This is particularly clear in the case of PvdA, the Dutch Labour Party, which is afraid of losing Muslim voters. The Prime Minister said in Indonesia the other day that Islam does not pose any danger.

Minister Donner believes that Sharia law should be capable of being introduced in the Netherlands if the majority want it.

Minister Vogelaar babbles about the future Netherlands as a country with a Judeo‑Christian‑Islamic tradition, and that she aims to help Islam take root in Dutch society. In saying this, the Minister shows that she has obviously gone stark raving mad.

She is betraying Dutch culture and insulting Dutch citizens.

Madam Speaker, my party, the Freedom Party, demands that Minister Vogelaar retract her statement. If the Minister fails to do so, the Freedom Party parliamentary group will withdraw its support for her.

No Islamic tradition must ever be established in the Netherlands: not now and also not in a few centuries’ time.

Madam Speaker, let me briefly touch on the government’s response to the WRR [Netherlands Scientific Council for Government Policy] report.

On page 12 of its response, the government states that Islam is not contrary to democracy or human rights. All I can say to that is that things can’t get much more idiotic than this.

Madam Speaker, it is a few minutes to twelve. If we go on like this, Islam will herald the end of our Western civilisation as well as Dutch culture.

I would like to round off my first-reading contribution with a personal appeal to the Prime Minister on behalf of a great many Dutch citizens: stop the Islamification of the Netherlands!

Mr Balkenende, a historic task rests on your shoulders. Be courageous. Do what many Dutch citizens are screaming out for. Do what the country needs. Stop all immigration from Muslim countries, ban all building of new mosques, close all Islamic schools, ban burkas and the Koran. Expel all criminal Muslims from the country, including those Moroccan street terrorists that drive people mad.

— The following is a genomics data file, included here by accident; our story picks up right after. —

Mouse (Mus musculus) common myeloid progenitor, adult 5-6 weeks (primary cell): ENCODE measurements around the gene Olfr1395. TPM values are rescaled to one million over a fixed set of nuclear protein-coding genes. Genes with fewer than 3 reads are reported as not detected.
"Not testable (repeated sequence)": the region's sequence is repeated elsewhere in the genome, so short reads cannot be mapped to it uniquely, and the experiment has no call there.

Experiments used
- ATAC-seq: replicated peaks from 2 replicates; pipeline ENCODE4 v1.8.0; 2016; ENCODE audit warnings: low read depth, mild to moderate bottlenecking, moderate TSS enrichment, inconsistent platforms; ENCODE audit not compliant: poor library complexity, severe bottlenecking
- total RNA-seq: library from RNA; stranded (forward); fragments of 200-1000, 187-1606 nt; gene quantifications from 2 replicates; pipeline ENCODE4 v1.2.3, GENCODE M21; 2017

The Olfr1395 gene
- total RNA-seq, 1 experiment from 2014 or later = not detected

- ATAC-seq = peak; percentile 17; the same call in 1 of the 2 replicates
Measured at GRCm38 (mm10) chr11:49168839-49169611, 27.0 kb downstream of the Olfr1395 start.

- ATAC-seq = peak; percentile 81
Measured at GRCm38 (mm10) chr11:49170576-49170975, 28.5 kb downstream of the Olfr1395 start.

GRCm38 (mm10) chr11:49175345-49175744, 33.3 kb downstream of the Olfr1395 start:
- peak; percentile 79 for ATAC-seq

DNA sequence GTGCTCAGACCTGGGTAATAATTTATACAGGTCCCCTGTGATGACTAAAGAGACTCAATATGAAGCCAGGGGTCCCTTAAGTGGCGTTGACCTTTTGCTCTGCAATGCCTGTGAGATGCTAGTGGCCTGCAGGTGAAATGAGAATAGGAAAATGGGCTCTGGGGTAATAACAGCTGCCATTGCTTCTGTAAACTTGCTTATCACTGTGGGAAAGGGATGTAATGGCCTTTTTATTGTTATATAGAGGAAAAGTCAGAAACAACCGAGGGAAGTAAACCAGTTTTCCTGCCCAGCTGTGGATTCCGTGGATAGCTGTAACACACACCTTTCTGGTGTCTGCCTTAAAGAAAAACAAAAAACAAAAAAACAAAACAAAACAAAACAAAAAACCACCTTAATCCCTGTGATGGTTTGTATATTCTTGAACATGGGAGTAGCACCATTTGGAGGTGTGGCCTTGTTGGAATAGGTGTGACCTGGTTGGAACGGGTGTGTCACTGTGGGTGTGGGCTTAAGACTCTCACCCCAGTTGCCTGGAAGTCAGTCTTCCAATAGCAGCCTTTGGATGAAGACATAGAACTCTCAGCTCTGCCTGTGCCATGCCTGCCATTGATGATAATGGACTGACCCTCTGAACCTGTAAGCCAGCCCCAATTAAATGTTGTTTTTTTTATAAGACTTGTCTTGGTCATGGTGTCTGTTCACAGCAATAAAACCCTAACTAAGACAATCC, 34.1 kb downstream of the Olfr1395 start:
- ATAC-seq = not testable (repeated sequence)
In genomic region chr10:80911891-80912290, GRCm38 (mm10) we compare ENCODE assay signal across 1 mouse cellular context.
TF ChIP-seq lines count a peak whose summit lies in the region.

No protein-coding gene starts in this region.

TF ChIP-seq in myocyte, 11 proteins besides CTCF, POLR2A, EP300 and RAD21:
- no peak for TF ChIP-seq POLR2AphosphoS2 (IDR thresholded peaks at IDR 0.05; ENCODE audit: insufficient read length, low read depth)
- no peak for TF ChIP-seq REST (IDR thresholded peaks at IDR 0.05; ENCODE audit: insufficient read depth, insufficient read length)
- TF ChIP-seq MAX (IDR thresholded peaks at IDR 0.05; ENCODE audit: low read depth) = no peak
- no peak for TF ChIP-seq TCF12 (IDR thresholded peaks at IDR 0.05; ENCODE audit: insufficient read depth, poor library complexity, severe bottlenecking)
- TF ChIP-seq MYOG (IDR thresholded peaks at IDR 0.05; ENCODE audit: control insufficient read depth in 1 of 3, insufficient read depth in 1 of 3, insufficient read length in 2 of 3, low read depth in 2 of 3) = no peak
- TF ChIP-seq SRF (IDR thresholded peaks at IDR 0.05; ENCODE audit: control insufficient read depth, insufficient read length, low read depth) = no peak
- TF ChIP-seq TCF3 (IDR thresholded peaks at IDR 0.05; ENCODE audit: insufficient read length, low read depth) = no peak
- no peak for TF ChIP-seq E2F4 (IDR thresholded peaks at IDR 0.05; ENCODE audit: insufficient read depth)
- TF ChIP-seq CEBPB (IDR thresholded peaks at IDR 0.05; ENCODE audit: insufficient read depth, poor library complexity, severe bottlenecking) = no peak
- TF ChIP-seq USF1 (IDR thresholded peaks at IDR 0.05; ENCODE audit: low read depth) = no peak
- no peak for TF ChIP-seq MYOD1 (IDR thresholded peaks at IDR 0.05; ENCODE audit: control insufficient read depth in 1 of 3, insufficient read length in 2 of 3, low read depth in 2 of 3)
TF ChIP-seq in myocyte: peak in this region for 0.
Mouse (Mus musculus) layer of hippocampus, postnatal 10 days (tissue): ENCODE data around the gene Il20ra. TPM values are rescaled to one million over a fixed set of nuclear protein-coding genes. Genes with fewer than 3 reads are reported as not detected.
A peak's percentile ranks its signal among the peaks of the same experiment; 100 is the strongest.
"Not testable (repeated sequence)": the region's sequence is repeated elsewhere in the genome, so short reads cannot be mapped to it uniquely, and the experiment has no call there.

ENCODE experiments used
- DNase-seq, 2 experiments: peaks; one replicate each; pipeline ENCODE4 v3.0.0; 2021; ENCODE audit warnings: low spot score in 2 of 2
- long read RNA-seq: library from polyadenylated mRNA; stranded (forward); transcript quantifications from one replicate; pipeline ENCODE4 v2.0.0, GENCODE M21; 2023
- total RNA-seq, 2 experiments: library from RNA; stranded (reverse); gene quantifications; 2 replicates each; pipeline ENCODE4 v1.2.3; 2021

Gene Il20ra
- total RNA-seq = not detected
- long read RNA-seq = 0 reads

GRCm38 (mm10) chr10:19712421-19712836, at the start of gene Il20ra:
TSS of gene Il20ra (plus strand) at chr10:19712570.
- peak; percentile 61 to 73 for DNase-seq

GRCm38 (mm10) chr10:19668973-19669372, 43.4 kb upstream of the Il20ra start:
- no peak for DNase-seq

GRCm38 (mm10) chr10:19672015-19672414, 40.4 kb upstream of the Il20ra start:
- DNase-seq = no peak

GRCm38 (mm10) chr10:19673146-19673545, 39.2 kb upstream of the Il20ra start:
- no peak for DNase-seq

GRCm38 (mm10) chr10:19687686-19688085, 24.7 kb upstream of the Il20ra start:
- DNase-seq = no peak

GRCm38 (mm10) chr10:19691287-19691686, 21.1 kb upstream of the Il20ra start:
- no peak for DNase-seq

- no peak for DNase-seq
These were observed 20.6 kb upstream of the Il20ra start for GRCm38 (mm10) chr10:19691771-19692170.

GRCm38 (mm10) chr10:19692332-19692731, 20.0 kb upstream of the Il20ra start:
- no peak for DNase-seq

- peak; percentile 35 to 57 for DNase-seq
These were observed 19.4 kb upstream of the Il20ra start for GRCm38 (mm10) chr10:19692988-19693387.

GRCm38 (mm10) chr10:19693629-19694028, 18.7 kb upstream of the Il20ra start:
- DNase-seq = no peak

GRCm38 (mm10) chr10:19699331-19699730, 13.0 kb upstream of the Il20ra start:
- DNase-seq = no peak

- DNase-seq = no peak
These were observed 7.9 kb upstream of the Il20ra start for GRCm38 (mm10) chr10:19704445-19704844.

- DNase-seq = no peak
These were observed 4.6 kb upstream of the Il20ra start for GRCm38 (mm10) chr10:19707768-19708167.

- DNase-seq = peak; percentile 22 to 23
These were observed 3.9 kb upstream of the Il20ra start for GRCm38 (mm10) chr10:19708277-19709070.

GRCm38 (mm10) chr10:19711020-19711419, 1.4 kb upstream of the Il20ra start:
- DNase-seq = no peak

Accept your responsibility! Stop Islamification! Enough is enough, Mr Balkenende. Enough is enough.


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hal said:

Geert Wilders could have said it better - he was very polite - but if we are to survive, it must be said stronger than that! They advocate cold blooded murder of absolutely innocent people! Try to get one to talk to you about what their book of terrorism and murder requires them to believe!

No sane group of humans would tolerate for one minute having these people living next door to children! they are all potential murderers - even if most are not brainwashed to the point where they would murder even their own daughter, they will some day be given a gun or asked to give shelter to murderers, and they will do it to save their own families from having their heads sawed off!

They will pull the trigger, same as most of the people you know if they were put in similar circumstances would - all flesh is weak, but the constant threat of murder as commanded by God in the Koran makes us murderers even more so. Much more so!